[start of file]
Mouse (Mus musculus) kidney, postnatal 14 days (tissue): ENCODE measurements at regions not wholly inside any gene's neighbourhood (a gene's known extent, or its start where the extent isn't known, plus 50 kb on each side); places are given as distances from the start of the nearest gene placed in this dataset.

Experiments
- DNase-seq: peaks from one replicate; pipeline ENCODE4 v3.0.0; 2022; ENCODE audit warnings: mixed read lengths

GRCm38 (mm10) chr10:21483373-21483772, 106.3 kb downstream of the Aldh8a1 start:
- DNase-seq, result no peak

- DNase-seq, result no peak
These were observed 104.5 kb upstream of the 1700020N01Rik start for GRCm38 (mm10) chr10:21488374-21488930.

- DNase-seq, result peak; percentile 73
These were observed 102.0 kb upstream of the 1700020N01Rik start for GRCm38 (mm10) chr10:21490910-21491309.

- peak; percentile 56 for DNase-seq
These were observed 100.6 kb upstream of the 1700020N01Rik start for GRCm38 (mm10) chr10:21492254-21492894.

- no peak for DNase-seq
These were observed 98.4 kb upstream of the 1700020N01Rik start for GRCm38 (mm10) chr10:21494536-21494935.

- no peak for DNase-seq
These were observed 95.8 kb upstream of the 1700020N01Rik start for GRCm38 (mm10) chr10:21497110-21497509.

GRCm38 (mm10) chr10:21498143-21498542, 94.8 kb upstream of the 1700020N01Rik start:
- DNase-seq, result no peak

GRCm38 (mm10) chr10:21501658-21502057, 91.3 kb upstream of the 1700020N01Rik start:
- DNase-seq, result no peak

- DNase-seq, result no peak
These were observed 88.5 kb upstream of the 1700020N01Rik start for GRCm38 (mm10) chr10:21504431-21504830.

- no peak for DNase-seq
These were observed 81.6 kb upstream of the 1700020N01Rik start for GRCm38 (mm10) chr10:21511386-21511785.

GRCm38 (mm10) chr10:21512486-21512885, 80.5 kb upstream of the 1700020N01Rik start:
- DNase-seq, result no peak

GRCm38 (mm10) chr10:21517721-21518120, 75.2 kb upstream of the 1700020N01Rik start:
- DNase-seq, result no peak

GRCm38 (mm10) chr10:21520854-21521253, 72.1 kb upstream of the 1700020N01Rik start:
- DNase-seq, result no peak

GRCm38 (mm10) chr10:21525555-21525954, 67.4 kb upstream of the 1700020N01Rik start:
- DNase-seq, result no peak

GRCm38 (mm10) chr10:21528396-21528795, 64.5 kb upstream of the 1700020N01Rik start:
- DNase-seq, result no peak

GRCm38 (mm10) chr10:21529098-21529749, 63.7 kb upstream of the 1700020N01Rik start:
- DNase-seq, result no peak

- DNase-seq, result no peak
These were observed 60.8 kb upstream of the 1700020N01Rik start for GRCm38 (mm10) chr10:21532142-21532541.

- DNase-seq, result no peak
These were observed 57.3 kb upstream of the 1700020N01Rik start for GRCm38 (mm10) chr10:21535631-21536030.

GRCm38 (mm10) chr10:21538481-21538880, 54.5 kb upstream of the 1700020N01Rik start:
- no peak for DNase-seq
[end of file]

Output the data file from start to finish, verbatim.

Mouse (Mus musculus) kidney, postnatal 14 days (tissue): ENCODE measurements at regions not wholly inside any gene's neighbourhood (a gene's known extent, or its start where the extent isn't known, plus 50 kb on each side); places are given as distances from the start of the nearest gene placed in this dataset.

Experiments
- DNase-seq: peaks from one replicate; pipeline ENCODE4 v3.0.0; 2022; ENCODE audit warnings: mixed read lengths

GRCm38 (mm10) chr10:21483373-21483772, 106.3 kb downstream of the Aldh8a1 start:
- DNase-seq, result no peak

- DNase-seq, result no peak
These were observed 104.5 kb upstream of the 1700020N01Rik start for GRCm38 (mm10) chr10:21488374-21488930.

- DNase-seq, result peak; percentile 73
These were observed 102.0 kb upstream of the 1700020N01Rik start for GRCm38 (mm10) chr10:21490910-21491309.

- peak; percentile 56 for DNase-seq
These were observed 100.6 kb upstream of the 1700020N01Rik start for GRCm38 (mm10) chr10:21492254-21492894.

- no peak for DNase-seq
These were observed 98.4 kb upstream of the 1700020N01Rik start for GRCm38 (mm10) chr10:21494536-21494935.

- no peak for DNase-seq
These were observed 95.8 kb upstream of the 1700020N01Rik start for GRCm38 (mm10) chr10:21497110-21497509.

GRCm38 (mm10) chr10:21498143-21498542, 94.8 kb upstream of the 1700020N01Rik start:
- DNase-seq, result no peak

GRCm38 (mm10) chr10:21501658-21502057, 91.3 kb upstream of the 1700020N01Rik start:
- DNase-seq, result no peak

- DNase-seq, result no peak
These were observed 88.5 kb upstream of the 1700020N01Rik start for GRCm38 (mm10) chr10:21504431-21504830.

- no peak for DNase-seq
These were observed 81.6 kb upstream of the 1700020N01Rik start for GRCm38 (mm10) chr10:21511386-21511785.

GRCm38 (mm10) chr10:21512486-21512885, 80.5 kb upstream of the 1700020N01Rik start:
- DNase-seq, result no peak

GRCm38 (mm10) chr10:21517721-21518120, 75.2 kb upstream of the 1700020N01Rik start:
- DNase-seq, result no peak

GRCm38 (mm10) chr10:21520854-21521253, 72.1 kb upstream of the 1700020N01Rik start:
- DNase-seq, result no peak

GRCm38 (mm10) chr10:21525555-21525954, 67.4 kb upstream of the 1700020N01Rik start:
- DNase-seq, result no peak

GRCm38 (mm10) chr10:21528396-21528795, 64.5 kb upstream of the 1700020N01Rik start:
- DNase-seq, result no peak

GRCm38 (mm10) chr10:21529098-21529749, 63.7 kb upstream of the 1700020N01Rik start:
- DNase-seq, result no peak

- DNase-seq, result no peak
These were observed 60.8 kb upstream of the 1700020N01Rik start for GRCm38 (mm10) chr10:21532142-21532541.

- DNase-seq, result no peak
These were observed 57.3 kb upstream of the 1700020N01Rik start for GRCm38 (mm10) chr10:21535631-21536030.

GRCm38 (mm10) chr10:21538481-21538880, 54.5 kb upstream of the 1700020N01Rik start:
- no peak for DNase-seq